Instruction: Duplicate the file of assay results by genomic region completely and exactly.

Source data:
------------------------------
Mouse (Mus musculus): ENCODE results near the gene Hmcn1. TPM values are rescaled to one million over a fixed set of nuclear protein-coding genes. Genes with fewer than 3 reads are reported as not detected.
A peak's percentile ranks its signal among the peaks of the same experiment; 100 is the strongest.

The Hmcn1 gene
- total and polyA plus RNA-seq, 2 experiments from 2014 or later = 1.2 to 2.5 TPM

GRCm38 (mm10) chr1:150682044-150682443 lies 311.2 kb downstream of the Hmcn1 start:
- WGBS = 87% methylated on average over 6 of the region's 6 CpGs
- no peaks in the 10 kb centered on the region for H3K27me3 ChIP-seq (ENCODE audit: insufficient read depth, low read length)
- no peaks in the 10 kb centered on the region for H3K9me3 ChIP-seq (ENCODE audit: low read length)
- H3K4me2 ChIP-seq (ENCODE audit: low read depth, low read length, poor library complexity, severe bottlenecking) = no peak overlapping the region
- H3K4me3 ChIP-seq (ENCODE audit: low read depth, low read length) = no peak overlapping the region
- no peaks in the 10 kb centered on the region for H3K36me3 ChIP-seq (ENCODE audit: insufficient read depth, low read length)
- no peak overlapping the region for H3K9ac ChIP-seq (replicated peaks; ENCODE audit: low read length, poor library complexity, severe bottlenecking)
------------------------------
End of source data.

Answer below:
Mouse (Mus musculus): ENCODE results near the gene Hmcn1. TPM values are rescaled to one million over a fixed set of nuclear protein-coding genes. Genes with fewer than 3 reads are reported as not detected.
A peak's percentile ranks its signal among the peaks of the same experiment; 100 is the strongest.

The Hmcn1 gene
- total and polyA plus RNA-seq, 2 experiments from 2014 or later = 1.2 to 2.5 TPM

GRCm38 (mm10) chr1:150682044-150682443 lies 311.2 kb downstream of the Hmcn1 start:
- WGBS = 87% methylated on average over 6 of the region's 6 CpGs
- no peaks in the 10 kb centered on the region for H3K27me3 ChIP-seq (ENCODE audit: insufficient read depth, low read length)
- no peaks in the 10 kb centered on the region for H3K9me3 ChIP-seq (ENCODE audit: low read length)
- H3K4me2 ChIP-seq (ENCODE audit: low read depth, low read length, poor library complexity, severe bottlenecking) = no peak overlapping the region
- H3K4me3 ChIP-seq (ENCODE audit: low read depth, low read length) = no peak overlapping the region
- no peaks in the 10 kb centered on the region for H3K36me3 ChIP-seq (ENCODE audit: insufficient read depth, low read length)
- no peak overlapping the region for H3K9ac ChIP-seq (replicated peaks; ENCODE audit: low read length, poor library complexity, severe bottlenecking)